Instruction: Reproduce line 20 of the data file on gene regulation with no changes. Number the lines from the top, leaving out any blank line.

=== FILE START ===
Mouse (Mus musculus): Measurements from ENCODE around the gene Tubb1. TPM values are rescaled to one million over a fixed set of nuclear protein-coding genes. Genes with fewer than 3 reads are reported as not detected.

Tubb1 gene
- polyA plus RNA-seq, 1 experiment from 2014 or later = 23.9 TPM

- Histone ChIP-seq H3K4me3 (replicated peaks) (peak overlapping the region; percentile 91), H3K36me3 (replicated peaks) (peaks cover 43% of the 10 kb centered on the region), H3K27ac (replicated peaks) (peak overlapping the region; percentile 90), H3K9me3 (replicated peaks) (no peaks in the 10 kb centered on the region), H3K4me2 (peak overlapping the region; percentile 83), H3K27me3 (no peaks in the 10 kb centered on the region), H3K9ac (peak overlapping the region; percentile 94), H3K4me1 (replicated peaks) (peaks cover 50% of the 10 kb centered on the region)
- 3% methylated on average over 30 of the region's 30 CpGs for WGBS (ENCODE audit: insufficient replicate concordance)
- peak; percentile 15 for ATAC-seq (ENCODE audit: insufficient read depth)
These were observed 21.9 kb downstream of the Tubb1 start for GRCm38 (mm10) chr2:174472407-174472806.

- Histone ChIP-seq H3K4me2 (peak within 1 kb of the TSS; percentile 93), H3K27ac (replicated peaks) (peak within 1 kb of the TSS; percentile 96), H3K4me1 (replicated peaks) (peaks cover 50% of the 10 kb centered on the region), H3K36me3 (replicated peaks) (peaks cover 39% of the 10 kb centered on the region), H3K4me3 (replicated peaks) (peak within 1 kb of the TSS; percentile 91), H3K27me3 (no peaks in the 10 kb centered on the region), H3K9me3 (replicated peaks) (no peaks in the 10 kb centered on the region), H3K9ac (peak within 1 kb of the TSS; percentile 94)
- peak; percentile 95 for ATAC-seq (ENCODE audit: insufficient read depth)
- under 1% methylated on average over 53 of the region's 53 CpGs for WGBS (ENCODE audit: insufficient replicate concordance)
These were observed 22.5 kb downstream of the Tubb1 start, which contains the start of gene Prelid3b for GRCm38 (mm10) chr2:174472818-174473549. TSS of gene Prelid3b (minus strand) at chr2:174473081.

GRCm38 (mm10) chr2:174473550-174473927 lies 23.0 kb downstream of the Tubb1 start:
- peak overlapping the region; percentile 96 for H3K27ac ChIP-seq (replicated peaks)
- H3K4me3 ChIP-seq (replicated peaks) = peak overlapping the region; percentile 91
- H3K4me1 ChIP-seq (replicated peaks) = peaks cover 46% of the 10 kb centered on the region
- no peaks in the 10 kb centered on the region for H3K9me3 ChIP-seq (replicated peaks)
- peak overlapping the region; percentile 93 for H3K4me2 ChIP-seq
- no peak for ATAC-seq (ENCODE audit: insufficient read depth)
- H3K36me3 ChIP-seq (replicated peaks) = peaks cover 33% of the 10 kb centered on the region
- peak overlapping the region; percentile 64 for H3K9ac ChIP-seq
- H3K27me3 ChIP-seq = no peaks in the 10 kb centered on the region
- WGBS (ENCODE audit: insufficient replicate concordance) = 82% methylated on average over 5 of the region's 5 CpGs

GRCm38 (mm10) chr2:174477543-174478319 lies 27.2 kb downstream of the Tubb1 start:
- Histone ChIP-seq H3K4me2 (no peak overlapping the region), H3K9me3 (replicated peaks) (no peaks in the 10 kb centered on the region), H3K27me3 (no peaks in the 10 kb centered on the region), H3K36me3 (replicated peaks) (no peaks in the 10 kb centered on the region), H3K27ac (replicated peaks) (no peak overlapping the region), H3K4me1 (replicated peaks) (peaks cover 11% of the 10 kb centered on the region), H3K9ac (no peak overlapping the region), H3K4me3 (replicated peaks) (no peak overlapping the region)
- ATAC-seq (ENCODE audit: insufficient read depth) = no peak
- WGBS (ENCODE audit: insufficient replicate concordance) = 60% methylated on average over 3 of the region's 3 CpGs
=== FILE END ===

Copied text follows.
- peak overlapping the region; percentile 64 for H3K9ac ChIP-seq